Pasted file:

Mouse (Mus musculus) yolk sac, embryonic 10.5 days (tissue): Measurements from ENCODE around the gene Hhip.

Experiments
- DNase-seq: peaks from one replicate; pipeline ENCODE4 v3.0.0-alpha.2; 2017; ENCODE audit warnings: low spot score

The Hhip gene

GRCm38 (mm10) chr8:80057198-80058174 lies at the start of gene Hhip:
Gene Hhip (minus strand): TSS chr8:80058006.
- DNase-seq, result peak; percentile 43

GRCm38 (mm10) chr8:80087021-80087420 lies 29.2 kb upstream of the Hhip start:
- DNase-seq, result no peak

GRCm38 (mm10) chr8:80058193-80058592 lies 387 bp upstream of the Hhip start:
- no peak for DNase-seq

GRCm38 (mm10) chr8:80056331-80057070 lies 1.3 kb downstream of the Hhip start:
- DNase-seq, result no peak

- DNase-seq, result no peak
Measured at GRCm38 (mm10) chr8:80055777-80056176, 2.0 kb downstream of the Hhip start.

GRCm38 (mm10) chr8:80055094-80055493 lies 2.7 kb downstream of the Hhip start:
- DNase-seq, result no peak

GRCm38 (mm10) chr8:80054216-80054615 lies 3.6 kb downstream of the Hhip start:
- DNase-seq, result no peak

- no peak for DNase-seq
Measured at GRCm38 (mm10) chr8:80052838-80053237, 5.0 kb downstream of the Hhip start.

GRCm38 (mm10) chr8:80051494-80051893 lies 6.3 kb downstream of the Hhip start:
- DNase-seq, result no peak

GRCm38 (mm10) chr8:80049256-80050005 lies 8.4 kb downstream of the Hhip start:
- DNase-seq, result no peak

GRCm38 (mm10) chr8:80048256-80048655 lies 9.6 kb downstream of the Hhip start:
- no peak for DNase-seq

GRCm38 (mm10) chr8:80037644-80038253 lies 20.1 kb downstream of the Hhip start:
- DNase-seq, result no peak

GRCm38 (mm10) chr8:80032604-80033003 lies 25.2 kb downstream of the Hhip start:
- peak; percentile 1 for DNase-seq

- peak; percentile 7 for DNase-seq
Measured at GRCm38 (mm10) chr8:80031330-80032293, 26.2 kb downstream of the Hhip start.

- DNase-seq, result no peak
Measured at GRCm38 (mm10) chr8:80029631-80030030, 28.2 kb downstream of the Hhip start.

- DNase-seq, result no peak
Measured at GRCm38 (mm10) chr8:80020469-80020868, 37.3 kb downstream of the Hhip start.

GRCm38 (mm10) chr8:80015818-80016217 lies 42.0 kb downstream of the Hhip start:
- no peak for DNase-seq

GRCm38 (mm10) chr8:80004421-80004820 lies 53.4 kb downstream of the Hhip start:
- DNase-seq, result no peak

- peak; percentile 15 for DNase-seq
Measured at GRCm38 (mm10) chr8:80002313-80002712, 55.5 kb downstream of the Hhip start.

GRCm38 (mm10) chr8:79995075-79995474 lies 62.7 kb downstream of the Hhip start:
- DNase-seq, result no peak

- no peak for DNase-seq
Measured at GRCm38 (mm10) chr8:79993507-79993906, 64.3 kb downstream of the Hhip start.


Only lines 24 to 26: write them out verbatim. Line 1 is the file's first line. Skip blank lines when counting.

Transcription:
GRCm38 (mm10) chr8:80049256-80050005 lies 8.4 kb downstream of the Hhip start:
- DNase-seq, result no peak

GRCm38 (mm10) chr8:80048256-80048655 lies 9.6 kb downstream of the Hhip start: